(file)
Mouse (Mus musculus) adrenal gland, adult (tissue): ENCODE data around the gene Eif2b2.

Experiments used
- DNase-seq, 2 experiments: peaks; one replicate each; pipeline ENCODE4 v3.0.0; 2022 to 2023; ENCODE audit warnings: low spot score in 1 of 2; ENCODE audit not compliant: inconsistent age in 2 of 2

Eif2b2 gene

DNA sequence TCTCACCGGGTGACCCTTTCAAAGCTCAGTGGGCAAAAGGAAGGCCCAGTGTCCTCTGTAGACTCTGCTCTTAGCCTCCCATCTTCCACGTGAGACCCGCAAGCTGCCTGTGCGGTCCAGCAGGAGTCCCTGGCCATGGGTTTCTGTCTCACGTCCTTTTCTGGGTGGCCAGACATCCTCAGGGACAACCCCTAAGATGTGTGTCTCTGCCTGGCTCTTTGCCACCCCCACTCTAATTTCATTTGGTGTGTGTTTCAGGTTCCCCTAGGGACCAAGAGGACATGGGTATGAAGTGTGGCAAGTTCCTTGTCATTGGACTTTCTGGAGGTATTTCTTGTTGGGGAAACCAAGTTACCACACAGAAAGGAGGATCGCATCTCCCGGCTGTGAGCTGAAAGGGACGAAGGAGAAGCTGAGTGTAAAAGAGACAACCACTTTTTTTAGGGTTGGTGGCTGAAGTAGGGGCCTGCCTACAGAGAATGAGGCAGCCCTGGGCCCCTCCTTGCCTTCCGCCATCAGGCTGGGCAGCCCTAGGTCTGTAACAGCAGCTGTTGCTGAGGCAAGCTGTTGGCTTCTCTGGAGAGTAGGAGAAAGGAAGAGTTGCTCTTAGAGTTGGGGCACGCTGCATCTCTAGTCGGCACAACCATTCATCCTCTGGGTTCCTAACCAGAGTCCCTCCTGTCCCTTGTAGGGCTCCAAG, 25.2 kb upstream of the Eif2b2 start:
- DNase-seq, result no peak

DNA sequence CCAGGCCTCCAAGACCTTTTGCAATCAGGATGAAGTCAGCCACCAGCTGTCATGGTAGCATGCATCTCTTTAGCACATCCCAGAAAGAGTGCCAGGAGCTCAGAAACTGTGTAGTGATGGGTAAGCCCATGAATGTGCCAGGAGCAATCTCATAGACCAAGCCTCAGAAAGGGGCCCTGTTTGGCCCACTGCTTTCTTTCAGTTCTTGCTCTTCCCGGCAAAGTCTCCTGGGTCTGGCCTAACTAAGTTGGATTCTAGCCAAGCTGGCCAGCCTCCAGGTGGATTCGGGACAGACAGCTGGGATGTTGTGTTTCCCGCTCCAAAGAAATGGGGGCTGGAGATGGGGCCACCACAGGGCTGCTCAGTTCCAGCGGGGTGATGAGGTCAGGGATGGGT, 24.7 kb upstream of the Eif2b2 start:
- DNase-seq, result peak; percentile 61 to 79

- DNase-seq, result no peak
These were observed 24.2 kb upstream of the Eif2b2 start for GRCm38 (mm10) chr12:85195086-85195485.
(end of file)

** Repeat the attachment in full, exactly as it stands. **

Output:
Mouse (Mus musculus) adrenal gland, adult (tissue): ENCODE data around the gene Eif2b2.

Experiments used
- DNase-seq, 2 experiments: peaks; one replicate each; pipeline ENCODE4 v3.0.0; 2022 to 2023; ENCODE audit warnings: low spot score in 1 of 2; ENCODE audit not compliant: inconsistent age in 2 of 2

Eif2b2 gene

DNA sequence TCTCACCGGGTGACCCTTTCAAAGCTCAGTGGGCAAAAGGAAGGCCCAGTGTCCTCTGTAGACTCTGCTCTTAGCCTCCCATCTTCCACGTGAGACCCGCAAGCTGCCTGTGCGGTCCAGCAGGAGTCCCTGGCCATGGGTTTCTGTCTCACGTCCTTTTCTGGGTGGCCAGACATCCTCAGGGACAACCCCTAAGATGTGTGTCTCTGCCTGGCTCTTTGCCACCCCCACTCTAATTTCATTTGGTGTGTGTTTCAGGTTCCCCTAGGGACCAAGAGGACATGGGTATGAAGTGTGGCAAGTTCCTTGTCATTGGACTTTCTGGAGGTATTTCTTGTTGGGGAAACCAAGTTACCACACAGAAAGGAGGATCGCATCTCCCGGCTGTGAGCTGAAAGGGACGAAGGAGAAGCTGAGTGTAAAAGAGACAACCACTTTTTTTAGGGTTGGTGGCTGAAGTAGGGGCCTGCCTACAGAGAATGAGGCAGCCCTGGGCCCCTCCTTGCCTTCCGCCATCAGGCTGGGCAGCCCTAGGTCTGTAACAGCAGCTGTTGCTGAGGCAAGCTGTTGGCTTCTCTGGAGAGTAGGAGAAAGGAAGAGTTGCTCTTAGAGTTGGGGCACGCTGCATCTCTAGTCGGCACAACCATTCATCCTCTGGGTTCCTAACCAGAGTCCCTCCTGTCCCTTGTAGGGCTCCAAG, 25.2 kb upstream of the Eif2b2 start:
- DNase-seq, result no peak

DNA sequence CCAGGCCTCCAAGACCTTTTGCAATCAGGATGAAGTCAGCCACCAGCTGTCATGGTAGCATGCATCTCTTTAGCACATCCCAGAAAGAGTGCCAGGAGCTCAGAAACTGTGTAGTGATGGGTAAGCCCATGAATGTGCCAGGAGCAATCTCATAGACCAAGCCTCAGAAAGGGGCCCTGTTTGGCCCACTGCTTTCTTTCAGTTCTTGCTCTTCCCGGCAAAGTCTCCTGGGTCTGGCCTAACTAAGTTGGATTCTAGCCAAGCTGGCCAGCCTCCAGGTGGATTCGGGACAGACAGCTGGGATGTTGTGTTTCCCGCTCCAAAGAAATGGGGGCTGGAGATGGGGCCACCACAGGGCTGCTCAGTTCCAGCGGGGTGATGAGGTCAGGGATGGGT, 24.7 kb upstream of the Eif2b2 start:
- DNase-seq, result peak; percentile 61 to 79

- DNase-seq, result no peak
These were observed 24.2 kb upstream of the Eif2b2 start for GRCm38 (mm10) chr12:85195086-85195485.